• GUIDELINE D: Sexual Behavior
  • GUIDELINE E: Personal Conduct
  • GUIDELINE F: Financial Considerations
  • GUIDELINE G: Alcohol Consumption
  • GUIDELINE H: Drug Involvement and Substance Misuse
  • GUIDELINE I: Psychological Conditions
  • GUIDELINE J: Criminal Conduct
  • GUIDELINE K: Handling Protected Information
  • GUIDELINE L: Outside Activities
  • GUIDELINE M: Use of Information Technology

Our lawyers will work with you to address any issue that might arise during the course of your application process to ensure you are in the best position to keep or acquire a security clearance.

Types of Security Clearance

There are three different types of security clearance::

  • Confidential: provides access to information or material that may cause damage to national security if disclosed without proper clearance. Confidential clearances are reassessed every 15 years.
  • Secret: allows access to information or material that may cause serious damage to national security if disclosed without proper clearance. Secret clearances are reassessed every 10 years.
  • Top secret: permits access to information or material that may cause grave damage to national security if disclosed without proper clearance. These are reassessed every 5 years.

The DoE issues two additional types of clearance: the “Q” Clearance and the “L” Clearance.

  • The Q Clearance permits access to classified information. It can grant an employee access to data commonly referred to as Top Secret Restricted Data. Q Clearance holders also have access to Formerly Restricted Data and certain National Security Information.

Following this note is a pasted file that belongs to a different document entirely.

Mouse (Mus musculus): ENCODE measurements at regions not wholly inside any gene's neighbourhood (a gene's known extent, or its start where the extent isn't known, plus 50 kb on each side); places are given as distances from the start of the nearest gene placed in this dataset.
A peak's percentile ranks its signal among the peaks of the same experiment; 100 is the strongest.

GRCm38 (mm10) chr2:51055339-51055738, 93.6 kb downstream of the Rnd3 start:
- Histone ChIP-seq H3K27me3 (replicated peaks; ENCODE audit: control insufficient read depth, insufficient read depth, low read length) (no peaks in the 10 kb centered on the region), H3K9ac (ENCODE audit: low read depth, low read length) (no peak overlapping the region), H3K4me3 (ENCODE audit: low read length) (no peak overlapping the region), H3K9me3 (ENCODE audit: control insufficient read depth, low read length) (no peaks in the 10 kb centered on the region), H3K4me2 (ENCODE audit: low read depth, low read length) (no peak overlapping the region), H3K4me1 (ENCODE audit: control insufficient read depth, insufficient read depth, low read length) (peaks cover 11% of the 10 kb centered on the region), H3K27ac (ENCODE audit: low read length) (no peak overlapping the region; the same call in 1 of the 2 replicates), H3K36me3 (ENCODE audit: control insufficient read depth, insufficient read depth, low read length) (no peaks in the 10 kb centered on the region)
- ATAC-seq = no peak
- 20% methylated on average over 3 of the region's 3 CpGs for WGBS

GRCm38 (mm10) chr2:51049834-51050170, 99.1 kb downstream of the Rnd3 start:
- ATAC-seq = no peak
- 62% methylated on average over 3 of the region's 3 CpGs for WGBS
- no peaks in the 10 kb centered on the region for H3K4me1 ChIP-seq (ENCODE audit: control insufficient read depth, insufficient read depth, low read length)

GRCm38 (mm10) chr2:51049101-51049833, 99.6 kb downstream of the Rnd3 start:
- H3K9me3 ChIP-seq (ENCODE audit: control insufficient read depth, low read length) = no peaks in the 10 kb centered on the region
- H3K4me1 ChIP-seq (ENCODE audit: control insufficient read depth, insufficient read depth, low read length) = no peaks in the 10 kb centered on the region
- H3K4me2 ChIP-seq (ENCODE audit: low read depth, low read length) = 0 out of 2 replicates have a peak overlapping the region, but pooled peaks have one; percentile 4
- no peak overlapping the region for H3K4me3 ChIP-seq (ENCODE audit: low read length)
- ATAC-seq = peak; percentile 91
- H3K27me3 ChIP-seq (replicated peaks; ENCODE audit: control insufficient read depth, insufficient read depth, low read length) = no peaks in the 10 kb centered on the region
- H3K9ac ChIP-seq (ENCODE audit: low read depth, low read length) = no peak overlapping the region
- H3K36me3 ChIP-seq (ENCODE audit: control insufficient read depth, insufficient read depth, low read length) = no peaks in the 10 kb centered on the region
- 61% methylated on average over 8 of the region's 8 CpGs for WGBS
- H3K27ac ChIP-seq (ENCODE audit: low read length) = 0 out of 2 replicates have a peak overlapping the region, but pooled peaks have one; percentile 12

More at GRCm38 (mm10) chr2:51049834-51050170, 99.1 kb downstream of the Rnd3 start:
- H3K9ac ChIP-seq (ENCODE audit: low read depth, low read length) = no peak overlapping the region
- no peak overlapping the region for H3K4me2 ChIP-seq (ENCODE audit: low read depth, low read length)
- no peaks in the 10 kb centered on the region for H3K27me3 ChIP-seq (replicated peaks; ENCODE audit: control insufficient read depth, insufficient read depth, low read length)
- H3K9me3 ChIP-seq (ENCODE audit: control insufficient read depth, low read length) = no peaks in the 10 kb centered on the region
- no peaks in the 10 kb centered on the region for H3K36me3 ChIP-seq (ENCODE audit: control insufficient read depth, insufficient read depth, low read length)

• The L Clearance allows an employee access to Secret Formerly Restricted Data (FRD) and National Security Information. They can also access Confidential Restricted Data, Formerly Restricted Data, and National Security Information.

Several positions require a specialized designation, which is not a clearance. These include Sensitive Compartmented Information (SCI) or "Public Trust” designation.

Positions that require an SCI designation are often found within the intelligence community. These are given to employees who need to have access to materials restricted to compartmented channels.

A Public Trust position requires employees with a certain specialized knowledge. It may also require employees who have demonstrated high fidelity to the government. Such positions can include public safety and health workers, federal police officers, and immigration, customs, border and port protection agents.